Students across the nation are planning to exercise their freedom of speech in the coming months.
Prince William County Public Schools’ (PWCS) Superintendent Steve Walts is asking students to do it safely.
On Thursday, the school system sent out a message from Walts that reminded students that they have a right to voice their opposition to school gun violence.
“Parkland, Sandy Hook, Virginia Tech, Columbine, and all the others were sickening. If you’re passionate about stopping school shootings and saving lives, take action,” Walts wrote in the Thursday email. “Work with your friends. Join in safe, well-organized demonstrations.”
The email followed an message sent out on Wednesday. In the Wednesday email, parents and students were asked to keep safety and “educational effectiveness” in mind when expressing their opinions.
Both emails served as PWCS’ response to protests that have been planned.
The Women’s March has organized a National School Walkout that will be held at 10 a.m. on March 14. The purpose of the 17-minute walkout is to protest Congress’ alleged “inaction” against gun violence.
“Students and allies are organizing the national school walkout to demand Congress pass legislation to keep us safe from gun violence at our schools, on our streets and in our homes and places of worship,” the organization stated on its website.
Many students, Walts wrote in the Wednesday email, are choosing to take action by “calling for safety-related legislation.”
“This is your right and your responsibility,” Walts wrote. “But please be sure that your actions do not compromise your safety or the educational effectiveness of our schools.”
Walts asked students to be respectful of others by not disrupting classes or leaving school without permission.
“Students who cause disruptions or leave school without authorization will face disciplinary consequences, in keeping with the PWCS Code of Behavior,” he wrote.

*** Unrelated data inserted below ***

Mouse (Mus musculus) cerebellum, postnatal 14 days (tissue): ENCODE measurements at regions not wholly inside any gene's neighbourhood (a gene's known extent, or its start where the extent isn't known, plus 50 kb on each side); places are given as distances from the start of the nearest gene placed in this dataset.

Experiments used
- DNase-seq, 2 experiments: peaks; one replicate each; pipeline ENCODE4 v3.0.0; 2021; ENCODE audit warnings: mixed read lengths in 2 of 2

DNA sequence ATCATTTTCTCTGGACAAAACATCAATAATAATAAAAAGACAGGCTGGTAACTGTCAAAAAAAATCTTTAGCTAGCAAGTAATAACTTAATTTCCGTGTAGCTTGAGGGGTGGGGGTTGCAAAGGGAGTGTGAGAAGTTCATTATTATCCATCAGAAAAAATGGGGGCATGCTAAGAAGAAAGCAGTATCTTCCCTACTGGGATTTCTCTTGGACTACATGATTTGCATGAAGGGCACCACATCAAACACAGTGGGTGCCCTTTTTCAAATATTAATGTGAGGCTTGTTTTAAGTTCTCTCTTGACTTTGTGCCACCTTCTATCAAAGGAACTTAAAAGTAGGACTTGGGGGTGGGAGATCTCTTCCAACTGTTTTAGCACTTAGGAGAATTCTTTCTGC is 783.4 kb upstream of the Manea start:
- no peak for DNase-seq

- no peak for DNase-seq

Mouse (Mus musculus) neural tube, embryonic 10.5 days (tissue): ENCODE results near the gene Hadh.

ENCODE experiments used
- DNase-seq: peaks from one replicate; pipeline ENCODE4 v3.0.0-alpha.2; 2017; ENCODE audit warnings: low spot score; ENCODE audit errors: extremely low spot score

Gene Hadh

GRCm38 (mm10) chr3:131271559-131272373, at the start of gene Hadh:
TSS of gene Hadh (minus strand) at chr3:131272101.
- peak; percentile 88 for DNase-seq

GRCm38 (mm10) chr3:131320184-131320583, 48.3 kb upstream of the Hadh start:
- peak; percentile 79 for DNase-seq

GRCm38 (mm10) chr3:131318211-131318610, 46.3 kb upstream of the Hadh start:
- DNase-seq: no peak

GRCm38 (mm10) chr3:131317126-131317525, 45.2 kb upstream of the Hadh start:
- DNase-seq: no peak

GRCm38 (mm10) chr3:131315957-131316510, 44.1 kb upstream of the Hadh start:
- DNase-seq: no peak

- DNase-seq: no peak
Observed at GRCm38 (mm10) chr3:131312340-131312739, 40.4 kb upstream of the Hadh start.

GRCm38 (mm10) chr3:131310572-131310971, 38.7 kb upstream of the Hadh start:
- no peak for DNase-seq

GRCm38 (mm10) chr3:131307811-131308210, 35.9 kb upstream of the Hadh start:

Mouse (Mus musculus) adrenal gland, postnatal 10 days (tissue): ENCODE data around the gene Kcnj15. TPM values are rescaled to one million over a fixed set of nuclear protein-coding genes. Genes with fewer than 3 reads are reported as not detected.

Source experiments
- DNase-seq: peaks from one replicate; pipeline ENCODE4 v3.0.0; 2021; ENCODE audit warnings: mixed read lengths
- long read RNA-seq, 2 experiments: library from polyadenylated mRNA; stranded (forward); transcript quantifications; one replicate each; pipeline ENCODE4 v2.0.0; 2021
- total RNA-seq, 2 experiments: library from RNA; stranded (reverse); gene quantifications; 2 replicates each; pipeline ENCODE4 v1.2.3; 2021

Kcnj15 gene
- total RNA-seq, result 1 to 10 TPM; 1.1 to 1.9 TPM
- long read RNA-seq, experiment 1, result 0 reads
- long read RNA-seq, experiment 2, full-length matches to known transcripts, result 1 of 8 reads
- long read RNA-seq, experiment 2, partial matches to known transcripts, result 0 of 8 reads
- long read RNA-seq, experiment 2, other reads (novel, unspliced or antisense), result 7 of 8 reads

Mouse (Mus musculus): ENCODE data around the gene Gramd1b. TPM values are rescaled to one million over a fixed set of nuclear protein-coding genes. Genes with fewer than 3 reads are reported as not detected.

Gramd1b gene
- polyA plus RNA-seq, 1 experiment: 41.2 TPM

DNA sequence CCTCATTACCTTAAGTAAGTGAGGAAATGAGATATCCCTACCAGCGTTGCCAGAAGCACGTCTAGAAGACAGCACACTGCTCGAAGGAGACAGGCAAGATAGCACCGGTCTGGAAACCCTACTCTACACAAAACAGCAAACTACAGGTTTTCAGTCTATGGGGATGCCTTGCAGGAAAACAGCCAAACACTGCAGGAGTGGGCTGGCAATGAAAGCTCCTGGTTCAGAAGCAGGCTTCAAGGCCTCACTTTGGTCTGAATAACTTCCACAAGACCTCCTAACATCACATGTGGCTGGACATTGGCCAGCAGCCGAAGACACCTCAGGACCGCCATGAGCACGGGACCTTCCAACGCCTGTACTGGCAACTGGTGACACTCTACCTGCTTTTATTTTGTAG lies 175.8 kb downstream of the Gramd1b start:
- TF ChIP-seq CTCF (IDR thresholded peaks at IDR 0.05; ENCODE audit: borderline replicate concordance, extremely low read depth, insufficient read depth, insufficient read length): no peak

In Thursday’s email, Walts explained why it’s important that students don’t interrupt class or leave school “at will.”
“PWCS is responsible for the safety and the education of 90,000 students. How can we keep you safe if you can freely leave school any time to participate in protests on campus or off?” Walts wrote. “It’s unlikely, but you could become somebody’s target, or be involved in an accident. And how can we give you a good education if classes can be constantly disrupted by students walking out to protest? We do have to enforce our normal school rules, even as we allow for some flexibility.”
The division’s employees can’t organize student protests, Walts explained. However, they can facilitate supervised forms of activism.
According to Walts, PWCS plans to offer an opportunity for students to participate in “a show of solidarity” on April 20, the Columbine shootings anniversary.
“We are working to find appropriate ways to allow students who wish to participate to do so safely, without forcing the involvement of others, violating PWCS rules, or disrupting teaching and learning,” Walts wrote in the Wednesday email.
The school system will share information about its plans for the anniversary as it becomes available.
Walts concluded his Thursday email by reminding students that they have a reason to “demand safe schools” and that their safety is a priority.
“No one wants you to succeed more than I do,” Walts wrote. “I just want to make sure you’re safe, and still getting a good education while you try to tell the world about the need to prevent school shootings.”
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